Breast Aug FAQ in Mandeville, LA
Most women do a lot of research about breast implant surgery before ever consulting with a plastic surgeon. There are countless websites, and almost everyone has friends who have had the procedure and have an opinion on how it should be done. The amount of information can be overwhelming and sometimes difficult to understand. I have put together some of the most frequently asked questions about breast implant surgery to help you navigate through the process. I hope you find this information useful.
Elizabeth Kinsley, M.D.
What Are the Risks of Getting Breast Implants?
The risks associated with breast implant surgery are the same as with any surgery. Bleeding and infection can occur but are exceedingly rare. Every precaution possible will be taken to avoid these issues. There are also risks associated with anesthesia, but, again, in a healthy woman, these risks are negligible.
The main risk that is particular to breast implant surgery is capsular contracture. The body will form a capsule around any foreign object, so capsular formation is a normal process. At times, for reasons that are mostly unknown, this capsule will thicken and distort the implant. At worst, it can result in the implant being misshapen or malpositioned. Fortunately, this occurs in a very small (1-2%) of patients. A medication may improve or resolve the tightening caused by contracture. Sometimes, surgery is required to release the tightened capsule.
The implant can also become malpositioned over time, even without a contracture. This is often seen with submuscular placement, in which the implants are pushed downward and out to the side over time.
One of the best ways of avoiding complications is using meticulous surgical technique and hygiene. A bloodless field is very important, and the implant is never touched. The implant is taken from the sterile container and placed into a funnel (like a pastry bag) and into the pocket without being touched.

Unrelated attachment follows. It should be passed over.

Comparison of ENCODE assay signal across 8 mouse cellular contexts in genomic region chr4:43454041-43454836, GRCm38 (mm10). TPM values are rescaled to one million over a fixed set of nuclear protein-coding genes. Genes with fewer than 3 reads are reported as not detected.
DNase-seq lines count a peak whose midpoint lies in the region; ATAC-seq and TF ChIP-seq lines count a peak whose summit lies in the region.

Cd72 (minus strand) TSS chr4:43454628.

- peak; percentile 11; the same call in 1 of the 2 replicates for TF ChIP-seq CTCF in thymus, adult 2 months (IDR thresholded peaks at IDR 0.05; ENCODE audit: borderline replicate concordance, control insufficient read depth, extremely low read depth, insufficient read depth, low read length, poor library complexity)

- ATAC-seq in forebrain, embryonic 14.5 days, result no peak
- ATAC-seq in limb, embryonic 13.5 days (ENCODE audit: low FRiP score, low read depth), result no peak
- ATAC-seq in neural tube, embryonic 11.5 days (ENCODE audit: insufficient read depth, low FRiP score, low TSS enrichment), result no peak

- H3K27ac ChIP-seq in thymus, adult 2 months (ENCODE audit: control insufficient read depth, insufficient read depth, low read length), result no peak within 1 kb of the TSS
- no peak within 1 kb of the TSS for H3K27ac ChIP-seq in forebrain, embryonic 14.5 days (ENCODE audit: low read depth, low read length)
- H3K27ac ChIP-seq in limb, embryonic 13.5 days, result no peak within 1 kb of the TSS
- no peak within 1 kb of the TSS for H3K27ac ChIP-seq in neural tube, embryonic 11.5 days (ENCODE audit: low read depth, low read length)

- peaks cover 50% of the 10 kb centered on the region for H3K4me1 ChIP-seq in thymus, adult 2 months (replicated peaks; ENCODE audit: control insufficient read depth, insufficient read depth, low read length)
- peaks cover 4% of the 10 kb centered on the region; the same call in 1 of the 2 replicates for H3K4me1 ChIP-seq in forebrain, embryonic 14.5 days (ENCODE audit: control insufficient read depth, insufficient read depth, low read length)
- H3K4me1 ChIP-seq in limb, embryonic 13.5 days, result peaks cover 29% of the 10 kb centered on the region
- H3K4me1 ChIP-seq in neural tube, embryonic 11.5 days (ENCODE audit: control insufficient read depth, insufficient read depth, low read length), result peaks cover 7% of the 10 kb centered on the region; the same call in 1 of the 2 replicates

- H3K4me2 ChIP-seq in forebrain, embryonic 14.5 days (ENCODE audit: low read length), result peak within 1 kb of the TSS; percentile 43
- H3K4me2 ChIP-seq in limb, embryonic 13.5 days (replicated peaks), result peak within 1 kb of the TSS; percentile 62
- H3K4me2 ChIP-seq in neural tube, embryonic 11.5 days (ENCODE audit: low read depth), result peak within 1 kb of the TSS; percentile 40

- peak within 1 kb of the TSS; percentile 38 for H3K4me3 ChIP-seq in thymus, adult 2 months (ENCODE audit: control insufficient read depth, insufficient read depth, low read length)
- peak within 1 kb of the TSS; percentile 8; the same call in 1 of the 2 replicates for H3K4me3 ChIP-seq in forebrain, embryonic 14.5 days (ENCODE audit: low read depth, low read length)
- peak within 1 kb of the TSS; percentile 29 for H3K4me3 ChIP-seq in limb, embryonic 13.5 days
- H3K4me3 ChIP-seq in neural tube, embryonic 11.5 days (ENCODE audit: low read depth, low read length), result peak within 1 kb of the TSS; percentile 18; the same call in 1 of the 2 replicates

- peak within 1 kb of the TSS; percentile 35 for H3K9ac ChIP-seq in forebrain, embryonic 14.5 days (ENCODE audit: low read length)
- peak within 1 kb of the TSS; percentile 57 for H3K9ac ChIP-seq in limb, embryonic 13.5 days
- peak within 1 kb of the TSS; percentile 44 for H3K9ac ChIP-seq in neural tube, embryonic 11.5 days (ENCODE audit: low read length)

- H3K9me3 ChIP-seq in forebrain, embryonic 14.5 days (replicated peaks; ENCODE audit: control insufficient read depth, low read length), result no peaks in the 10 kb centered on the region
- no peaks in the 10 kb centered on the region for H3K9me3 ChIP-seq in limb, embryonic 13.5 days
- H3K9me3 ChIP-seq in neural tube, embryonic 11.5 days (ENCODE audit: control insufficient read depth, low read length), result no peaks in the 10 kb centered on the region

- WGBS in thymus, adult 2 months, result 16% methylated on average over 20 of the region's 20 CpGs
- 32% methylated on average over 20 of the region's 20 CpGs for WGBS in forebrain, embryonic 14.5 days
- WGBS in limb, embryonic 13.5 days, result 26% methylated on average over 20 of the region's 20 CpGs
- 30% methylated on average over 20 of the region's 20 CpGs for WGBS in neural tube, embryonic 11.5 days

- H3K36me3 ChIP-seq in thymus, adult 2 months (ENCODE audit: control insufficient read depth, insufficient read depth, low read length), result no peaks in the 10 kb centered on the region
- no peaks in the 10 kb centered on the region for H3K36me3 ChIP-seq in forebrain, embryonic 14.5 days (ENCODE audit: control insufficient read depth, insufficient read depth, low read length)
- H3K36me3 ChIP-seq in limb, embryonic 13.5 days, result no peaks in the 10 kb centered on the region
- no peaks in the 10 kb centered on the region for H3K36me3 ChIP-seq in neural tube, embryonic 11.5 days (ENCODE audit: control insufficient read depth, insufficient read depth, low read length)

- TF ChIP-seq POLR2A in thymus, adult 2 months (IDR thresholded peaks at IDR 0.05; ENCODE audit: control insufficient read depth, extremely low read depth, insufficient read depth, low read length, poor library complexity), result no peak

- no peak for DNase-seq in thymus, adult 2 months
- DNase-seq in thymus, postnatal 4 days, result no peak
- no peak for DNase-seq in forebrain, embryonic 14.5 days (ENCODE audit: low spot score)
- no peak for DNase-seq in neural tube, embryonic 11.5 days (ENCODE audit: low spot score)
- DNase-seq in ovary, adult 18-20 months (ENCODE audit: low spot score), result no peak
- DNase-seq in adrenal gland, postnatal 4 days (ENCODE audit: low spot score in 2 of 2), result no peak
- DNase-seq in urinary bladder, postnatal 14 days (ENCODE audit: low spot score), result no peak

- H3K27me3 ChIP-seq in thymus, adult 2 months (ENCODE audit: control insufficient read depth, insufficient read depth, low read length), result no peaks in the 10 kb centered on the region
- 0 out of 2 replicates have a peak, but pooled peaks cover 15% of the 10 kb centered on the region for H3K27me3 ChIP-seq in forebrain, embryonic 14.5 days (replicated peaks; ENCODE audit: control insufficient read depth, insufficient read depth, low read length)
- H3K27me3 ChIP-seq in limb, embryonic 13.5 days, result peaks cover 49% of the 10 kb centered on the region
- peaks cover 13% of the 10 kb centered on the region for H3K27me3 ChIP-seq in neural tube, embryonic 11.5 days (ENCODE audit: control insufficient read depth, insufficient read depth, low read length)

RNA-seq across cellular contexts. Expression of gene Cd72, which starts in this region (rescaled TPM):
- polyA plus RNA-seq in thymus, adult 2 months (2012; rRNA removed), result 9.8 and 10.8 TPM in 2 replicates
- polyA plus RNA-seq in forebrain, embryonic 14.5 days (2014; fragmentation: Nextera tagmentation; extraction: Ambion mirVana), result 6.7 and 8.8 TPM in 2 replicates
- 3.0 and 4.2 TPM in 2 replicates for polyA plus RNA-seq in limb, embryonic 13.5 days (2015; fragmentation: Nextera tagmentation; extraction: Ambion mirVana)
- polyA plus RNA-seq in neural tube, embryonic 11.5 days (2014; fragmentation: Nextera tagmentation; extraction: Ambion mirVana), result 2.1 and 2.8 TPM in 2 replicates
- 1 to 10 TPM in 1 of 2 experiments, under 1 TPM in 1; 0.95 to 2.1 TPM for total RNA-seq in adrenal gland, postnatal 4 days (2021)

Bottom line: Capsular contracture can occur at any time, but it can be treated.
Should Breast Implants Be Placed Above or Under the Muscle?
Before saline implants were introduced, most implants were placed above the pectoral muscles (subglandular). However, when saline implants were placed in the pocket behind the breasts, it frequently resulted in visible rippling, which was not acceptable. To camouflage these ripples, surgeons began using submuscular (under the muscle) placement for saline implants.
For silicone implants, we now have a wide range of options for their size, shape, and profile. The fill volume of an implant, or how much looseness the implant has, affects its appearance once placed, especially when it’s above the muscle. Many silicone implants with subglandular placement have had excellent results. Two major benefits of this method are a shortened recovery time as well as a decreased rate of revision.
Silicone implants are only placed below the chest muscles when the patient is very thin or has inadequate breast tissue coverage for subglandular placement. The downside to submuscular augmentation is the risk of muscle animation (having the breasts move when the pectoral muscle is flexed) and downward displacement of the implant over time. The recovery time is slightly longer for submuscular implants but typically only lasts about one to two weeks.
I have performed thousands of augmentations using both submuscular and subglandular placement, and the best advice I can give you is to discuss this with your surgeon.
Bottom line: Either submuscular or subglandular works. Speak with your doctor to decide which one is right for you!
Silicone Implants Vs. Saline Implants: Which Is Better?
As a surgeon, I generally prefer silicone implants. This is not to say that I do not occasionally use saline implants; I just think that the look, feel, and durability of silicone can’t be matched by saline.
It is not uncommon to see a saline implant spontaneously “fail” after several years. When this happens, the breast just goes flat, and the body absorbs the saline without any risk. Unfortunately, this usually occurs at a bad time, like a week before vacation, and the patient has to have the implant(s) replaced.